Beefy Bone Broth Recipe
Recipe uses soup bones which are made of neck and rib, beef knuckles for extra collagen and *beef shank (optional) to enhance flavor and add some fat for rendered beef tallow.
Beefy Bone Broth Recipe – Single Batch using a 5-6 qt slow cooker
- 1.5-2lbs (approximately ½ bag) soup bones (ribs and neck)
- 1 Beef knuckle
- 1 Beef shank *(optional) (shank is packaged 2 per pk)
- Thaw bones in the refrigerator for 24-48 hours .
- Pre- heat the oven to 400 degrees. Place bones on a roasting pan with sides and bake uncovered for 45 minutes.
- Remove bones from oven and place them in a 5-6qt slow cooker. Cover with water, add ¼ cup apple cider vinegar (optional). ACV helps break down the bones.
- Set slow cooker on low, cover with lid and bring batch to a simmer. This will take a few hours.
- Simmer bones for 48 hours adding water as it cooks out to keep bones covered. *Tip- Add the last batch of water at least 8 hours before batch is complete. Too much water will result in a less condensed gel.
- After bones have simmered for approximately 48 hours, turn off. You will know you have cooked all the nutrition out when the bones are brittle and easily broken. Let set for 1-2 hours, until broth has cooled to a safe temp to work with.
- Remove bones from mixture and dispose. ****Do not give cooked bones to pets. Cooked bones are brittle and will splinter and can harm you pet.
- Once all the bones and meat have been removed from the broth, use a ladle to dip broth and strain into a large bow.
- Once the broth starts to cool, you will be able to see the fat lair on top. To remove the fat, gently place a ladle on top and let the fat run into the ladle. Don’t worry if you don’t get it all. A small fat lair helps protect your broth when frozen ** Strain the melted fat to a metal container or metal bowel using a fine strainer or cheese cloth and set aside. **See instructions below to make a shelf stable beef tallow for cooking with the rendered fat.
- Once you have removed the fat, ladle the broth in your freezer containers, straining again with a fine strainer or cheese cloth. Stir broth each time you insert the ladle to keep the fat lair consistent in each container. If you are using plastic freezer containers, be sure the broth has cooled enough to put into the container.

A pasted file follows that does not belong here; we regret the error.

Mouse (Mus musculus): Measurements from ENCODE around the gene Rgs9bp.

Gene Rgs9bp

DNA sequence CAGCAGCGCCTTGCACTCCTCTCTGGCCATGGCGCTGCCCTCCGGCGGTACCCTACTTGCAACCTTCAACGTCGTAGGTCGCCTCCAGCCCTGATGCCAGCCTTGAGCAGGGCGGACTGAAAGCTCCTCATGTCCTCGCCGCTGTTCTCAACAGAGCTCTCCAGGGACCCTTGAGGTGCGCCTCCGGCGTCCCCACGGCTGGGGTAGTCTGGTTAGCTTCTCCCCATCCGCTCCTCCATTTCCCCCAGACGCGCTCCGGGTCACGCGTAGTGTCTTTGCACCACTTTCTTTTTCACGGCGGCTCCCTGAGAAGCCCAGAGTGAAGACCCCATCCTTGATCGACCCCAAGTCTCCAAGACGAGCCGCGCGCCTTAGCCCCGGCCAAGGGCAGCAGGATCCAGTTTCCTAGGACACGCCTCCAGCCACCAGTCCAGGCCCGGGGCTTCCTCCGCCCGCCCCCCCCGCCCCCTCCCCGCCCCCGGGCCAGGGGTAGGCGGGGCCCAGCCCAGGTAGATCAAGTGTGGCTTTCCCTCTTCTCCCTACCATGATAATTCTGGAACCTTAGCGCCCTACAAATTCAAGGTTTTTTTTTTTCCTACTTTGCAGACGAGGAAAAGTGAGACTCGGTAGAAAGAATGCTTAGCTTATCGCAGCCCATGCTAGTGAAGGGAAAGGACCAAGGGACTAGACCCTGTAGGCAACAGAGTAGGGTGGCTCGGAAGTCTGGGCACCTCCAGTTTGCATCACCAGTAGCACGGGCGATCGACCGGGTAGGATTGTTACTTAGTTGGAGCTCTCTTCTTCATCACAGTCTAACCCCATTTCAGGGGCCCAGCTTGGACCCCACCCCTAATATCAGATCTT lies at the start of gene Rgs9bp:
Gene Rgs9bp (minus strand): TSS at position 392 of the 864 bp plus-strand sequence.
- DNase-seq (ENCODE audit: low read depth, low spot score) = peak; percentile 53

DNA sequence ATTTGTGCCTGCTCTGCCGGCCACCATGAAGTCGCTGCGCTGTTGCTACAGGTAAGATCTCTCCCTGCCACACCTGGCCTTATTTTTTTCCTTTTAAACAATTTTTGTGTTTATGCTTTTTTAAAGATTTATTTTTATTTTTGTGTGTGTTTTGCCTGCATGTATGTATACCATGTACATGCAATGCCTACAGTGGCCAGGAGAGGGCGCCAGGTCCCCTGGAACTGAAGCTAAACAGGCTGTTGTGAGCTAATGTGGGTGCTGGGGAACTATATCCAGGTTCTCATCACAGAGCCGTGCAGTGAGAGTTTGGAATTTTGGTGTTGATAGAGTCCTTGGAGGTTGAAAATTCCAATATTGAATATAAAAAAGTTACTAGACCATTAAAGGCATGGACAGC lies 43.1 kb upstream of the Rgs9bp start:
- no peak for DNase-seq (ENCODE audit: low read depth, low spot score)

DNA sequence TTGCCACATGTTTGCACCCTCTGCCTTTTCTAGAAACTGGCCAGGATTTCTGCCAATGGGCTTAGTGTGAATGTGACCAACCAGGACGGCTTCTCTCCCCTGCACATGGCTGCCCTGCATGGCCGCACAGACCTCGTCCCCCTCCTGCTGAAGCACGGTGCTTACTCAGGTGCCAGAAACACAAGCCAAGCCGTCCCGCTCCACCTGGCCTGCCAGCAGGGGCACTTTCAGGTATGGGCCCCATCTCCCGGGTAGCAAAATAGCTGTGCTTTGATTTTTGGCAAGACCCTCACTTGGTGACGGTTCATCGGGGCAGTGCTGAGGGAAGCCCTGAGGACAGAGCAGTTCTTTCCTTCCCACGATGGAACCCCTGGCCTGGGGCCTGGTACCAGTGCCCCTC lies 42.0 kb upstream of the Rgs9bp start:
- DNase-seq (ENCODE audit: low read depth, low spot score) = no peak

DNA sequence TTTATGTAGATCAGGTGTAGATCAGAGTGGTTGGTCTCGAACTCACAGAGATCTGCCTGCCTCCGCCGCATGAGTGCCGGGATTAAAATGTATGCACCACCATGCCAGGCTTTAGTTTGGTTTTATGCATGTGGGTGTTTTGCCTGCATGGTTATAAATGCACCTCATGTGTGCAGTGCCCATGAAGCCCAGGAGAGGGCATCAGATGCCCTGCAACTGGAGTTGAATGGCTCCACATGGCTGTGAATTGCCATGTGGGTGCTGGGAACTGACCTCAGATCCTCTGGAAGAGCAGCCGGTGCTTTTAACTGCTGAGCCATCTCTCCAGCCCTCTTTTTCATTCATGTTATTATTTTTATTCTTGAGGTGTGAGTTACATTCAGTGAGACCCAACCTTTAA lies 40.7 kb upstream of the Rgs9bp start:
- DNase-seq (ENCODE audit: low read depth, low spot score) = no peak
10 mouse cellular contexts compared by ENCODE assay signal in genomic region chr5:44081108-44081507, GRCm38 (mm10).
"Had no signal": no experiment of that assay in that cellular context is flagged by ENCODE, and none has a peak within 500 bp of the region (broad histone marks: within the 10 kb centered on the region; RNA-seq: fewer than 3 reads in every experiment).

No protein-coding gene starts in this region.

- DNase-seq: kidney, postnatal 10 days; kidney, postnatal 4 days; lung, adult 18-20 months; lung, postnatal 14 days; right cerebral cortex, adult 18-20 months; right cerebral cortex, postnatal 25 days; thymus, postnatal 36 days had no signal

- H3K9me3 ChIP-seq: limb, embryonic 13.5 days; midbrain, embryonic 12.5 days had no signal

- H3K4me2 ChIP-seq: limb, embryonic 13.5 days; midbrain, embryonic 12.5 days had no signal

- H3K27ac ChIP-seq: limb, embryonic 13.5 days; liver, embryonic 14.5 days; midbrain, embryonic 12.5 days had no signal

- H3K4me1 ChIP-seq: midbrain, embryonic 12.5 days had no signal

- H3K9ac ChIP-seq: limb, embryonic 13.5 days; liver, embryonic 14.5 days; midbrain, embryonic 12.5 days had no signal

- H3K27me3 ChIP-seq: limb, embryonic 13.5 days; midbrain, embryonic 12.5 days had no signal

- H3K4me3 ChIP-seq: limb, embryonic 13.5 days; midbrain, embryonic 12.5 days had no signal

- Let the broth cool before refrigerating. Refrigerate overnight. Once cooled, your broth should gel. The more gel, the more concentrated the collagen. **Don’t worry if it does not get, it is still packed with nutrients and flavor. Many factors can affect the gel. Adding too much water to close to removal will result in a watery consistency. Using soup bones only, may result in less gelatin . Therefore, we recommend adding joint bones such as oxtail or knuckles if you are looking for more collagen. Joint bones and will have more collagen than other bones.
- Store in the refrigerator and use in 3-5 days. Freeze what you will not use in 3-5 days.
- Add broth to dishes when cooking for extra nutrients and flavor. Works well to warm and sip for a soothing, nutritious drink. *Tip – For sipping, try adding ginger to the warm broth to spice up and to enhance flavor.
** Rendered Tallow from bone broth
Let the tallow cool and harden. I prefer to cool in the refrigerator for 24 hours. After the tallow has fully hardened, remove from the refrigerator, use a butter knife, or thin spatula to break it loose from the metal container and remove. There will be a thin layer of broth or beef bits on the bottom. Carefully scrape these off until you have only clean tallow. Once the layer has been removed, cut into chunks and store in the refrigerator or pantry at room temperature for cooking. Tallow can also be stored in the freezer for future use.
Using the tallow rendered from the bone broth works well, because the fat has been rendered out at low heat and no seasonings are used in the bone broth, therefore the fat rendered will only have the bone/beef flavor.